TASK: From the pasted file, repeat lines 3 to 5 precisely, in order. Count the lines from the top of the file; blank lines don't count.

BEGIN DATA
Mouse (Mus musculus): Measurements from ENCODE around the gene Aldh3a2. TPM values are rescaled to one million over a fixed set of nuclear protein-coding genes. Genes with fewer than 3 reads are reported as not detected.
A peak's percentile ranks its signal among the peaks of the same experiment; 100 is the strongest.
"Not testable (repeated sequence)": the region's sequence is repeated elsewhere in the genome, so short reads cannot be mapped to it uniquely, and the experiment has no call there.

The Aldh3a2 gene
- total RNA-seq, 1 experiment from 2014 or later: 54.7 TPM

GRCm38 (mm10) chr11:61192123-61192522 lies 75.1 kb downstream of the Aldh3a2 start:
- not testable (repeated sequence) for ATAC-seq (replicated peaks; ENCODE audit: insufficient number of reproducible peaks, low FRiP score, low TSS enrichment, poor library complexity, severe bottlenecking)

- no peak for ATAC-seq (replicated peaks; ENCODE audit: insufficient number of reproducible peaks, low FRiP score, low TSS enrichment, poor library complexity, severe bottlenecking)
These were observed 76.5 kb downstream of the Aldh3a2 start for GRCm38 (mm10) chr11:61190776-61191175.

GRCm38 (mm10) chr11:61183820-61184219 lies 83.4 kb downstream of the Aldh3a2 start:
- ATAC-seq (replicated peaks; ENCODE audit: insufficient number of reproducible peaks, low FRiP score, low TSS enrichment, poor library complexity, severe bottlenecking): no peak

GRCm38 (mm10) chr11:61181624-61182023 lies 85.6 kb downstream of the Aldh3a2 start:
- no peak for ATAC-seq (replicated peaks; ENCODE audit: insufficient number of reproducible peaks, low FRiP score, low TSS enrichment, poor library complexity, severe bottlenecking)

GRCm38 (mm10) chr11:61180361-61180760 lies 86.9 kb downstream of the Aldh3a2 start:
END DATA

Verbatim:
"Not testable (repeated sequence)": the region's sequence is repeated elsewhere in the genome, so short reads cannot be mapped to it uniquely, and the experiment has no call there.

The Aldh3a2 gene
- total RNA-seq, 1 experiment from 2014 or later: 54.7 TPM